But what you say sounds good. I'm in.

John Evo said...

I'm not really suggesting that anyone does anything... that you aren't doing already. That's why I like you guys and gals! Maybe just invite people around more.

Happy Thanksgiving, O'Girl. And anyone else who stops by here today.

The Exterminator said...

Like OG, I write, to a great extent, for my own enjoyment. But I've come more and more to look forward to the discussions, both at my own place and at some of the other great blogs I frequent. It's not only the few that are recent de-cons who need validation and support. I think we all do, at least from time to time.

That's why I urge everyone in the Atheosphere to include a clickable link to his or her personal email. Yeah, you're gonna get some annoying spam you'll wanna ditch. But, on the other hand, you'll also get to exchange meaningful notes, and maybe just general pats on the back that don't always find their way into a comments thread.

I've used emails within the Atheosphere to get or give encouragement, to make suggestions, to seek technical advice, to direct a friend to something he or she might want to read or watch, and just to shoot the shit. A guy whom I now consider one of my best friends in blogworld contacted me by email when he first started blogging just to let me know that he'd appreciate some feedback. I've written to people privately urging them to correct obvious errors that could weaken an otherwise great post; one blogger I like a lot had once mistyped "Tom for "John" in a an otherwise excellent rant about McCain. I've exchanged non-atheist-related emails with another blogger about the use of puzzles in math education; although we both found the subject interesting, it would have been a very dull comment thread. And, of course, as I noted in one of my recent posts, I got an urgent e-note from a recent de-con who hoped I wouldn't "out" her inadvertently.

So get those "Contact Me" links up there, people.

John Evo said...

That's why I urge everyone in the Atheosphere to include a clickable link to his or her personal email. Yeah, you're gonna get some annoying spam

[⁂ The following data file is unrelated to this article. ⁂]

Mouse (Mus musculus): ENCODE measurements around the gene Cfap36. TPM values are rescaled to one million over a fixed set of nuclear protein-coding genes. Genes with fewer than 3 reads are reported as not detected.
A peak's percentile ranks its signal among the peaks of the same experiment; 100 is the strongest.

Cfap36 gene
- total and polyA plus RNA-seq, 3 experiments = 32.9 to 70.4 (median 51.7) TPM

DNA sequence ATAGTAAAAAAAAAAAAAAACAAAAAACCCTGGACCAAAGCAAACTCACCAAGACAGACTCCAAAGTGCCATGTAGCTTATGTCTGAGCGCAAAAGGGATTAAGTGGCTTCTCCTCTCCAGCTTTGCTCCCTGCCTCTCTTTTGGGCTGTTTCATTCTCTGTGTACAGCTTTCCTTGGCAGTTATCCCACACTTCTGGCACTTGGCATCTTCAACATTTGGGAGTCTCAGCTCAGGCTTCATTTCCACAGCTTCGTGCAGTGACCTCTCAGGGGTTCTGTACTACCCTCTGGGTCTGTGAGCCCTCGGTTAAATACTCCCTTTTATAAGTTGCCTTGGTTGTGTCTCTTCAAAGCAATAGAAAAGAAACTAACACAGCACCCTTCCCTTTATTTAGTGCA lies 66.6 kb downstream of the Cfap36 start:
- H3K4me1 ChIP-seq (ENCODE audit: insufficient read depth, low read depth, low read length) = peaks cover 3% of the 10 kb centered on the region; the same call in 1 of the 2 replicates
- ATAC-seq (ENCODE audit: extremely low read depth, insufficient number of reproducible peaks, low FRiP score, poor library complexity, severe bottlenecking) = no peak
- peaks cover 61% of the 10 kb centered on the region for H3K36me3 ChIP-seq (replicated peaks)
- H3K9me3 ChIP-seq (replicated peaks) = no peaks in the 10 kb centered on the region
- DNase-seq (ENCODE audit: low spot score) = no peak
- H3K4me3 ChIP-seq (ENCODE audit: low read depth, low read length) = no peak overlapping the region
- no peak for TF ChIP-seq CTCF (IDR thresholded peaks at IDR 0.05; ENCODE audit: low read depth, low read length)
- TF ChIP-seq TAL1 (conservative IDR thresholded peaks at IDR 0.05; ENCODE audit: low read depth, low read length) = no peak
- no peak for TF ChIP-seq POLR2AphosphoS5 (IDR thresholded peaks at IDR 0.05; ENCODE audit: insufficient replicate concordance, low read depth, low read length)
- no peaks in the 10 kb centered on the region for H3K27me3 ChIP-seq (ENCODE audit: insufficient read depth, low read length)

Great point, Exterminator. I will honestly tell everyone that I've never received any spam or annoying emails from having my email address listed. Now, admittedly, that could be because my blog doesn't draw all that much traffic.

I've enjoyed private emails with a few people in our community and even if I DID get some spam, it would be worth it.

PhillyChief said...

One big happy godless family. Group hug. :)

The Exterminator said...

I don't know about the group hug -- or the smiley faces. I'll tell you this, though: The minute somebody starts singing "Kumbaya," I'm outta there.

DaVinci said...

I started blogging on xanga 4 years ago. Some of the rationalists that I came across really blew my mind. It was my first venture out of my own private agnosticism. I knew others of my ilk in person, but personal communication can be easy compared to blogging. The atheist folks I know in person are (as rationalists) fascinating, so we have loads to talk about besides what we do here in blogs. Blogs tend to be perceived as one-sided because we judge them by standards that we use with folks who we know in person. I say folks not because I’m a hick, I say it because I’m too fucking lazy to type people, sorry. I’m sure all of you are fascinating too in person, and we’d probably talk about all kinds of things besides what we do in our blogs.
The group of people I’ve met here, I wont name them all, are the best I’ve found anywhere.
I might check out the book club, but my reading list will probably require that I have a nightlight installed in my coffin at this point. If you have any of the books on my reading list, I might participate though.

Ute said...

I started my blog under a different name last year, wrote about this and that and never really got into it. Couldn't really identify with my readers either... or the other way around. Then I took a long break, and now I'm back to write about the things that really are on my mind... and to be a part of a community of like minded people from all over the country/world.

So this year I'm thankful for the internet. :)

PhillyChief said...

When I was in college I was asked to create a comic strip for a new alternative newspaper. I struggled to create characters and plots and it went nowhere. Then the editors had a juicy news tip but couldn't validate the source (ah, the old days when you had to have some sort of credible source before reporting something as news) so they asked me to make a cartoon of the story, depicting the real people involved. No names changed to protect the guilty. Well needless to say, it was a hit and from that moment on I did that every week. No shortage of laughable shit in reality.

Anyway, my point is you need to write about what you know and what deeply matters to you. I think it's the genuineness of the the writing that results from such subject matter that people respond to.

Ute said...

So true. Now if only that left more time for the book I'm writing.

Anonymous said...

When I started my blog last year I geared it to my fundamentalist relatives. I tried to tread softly, but I ended up offending them anyways and they all refused to read it. Almost by default I began writing for atheists, educating them about my experiences with the fundamentalist mindset.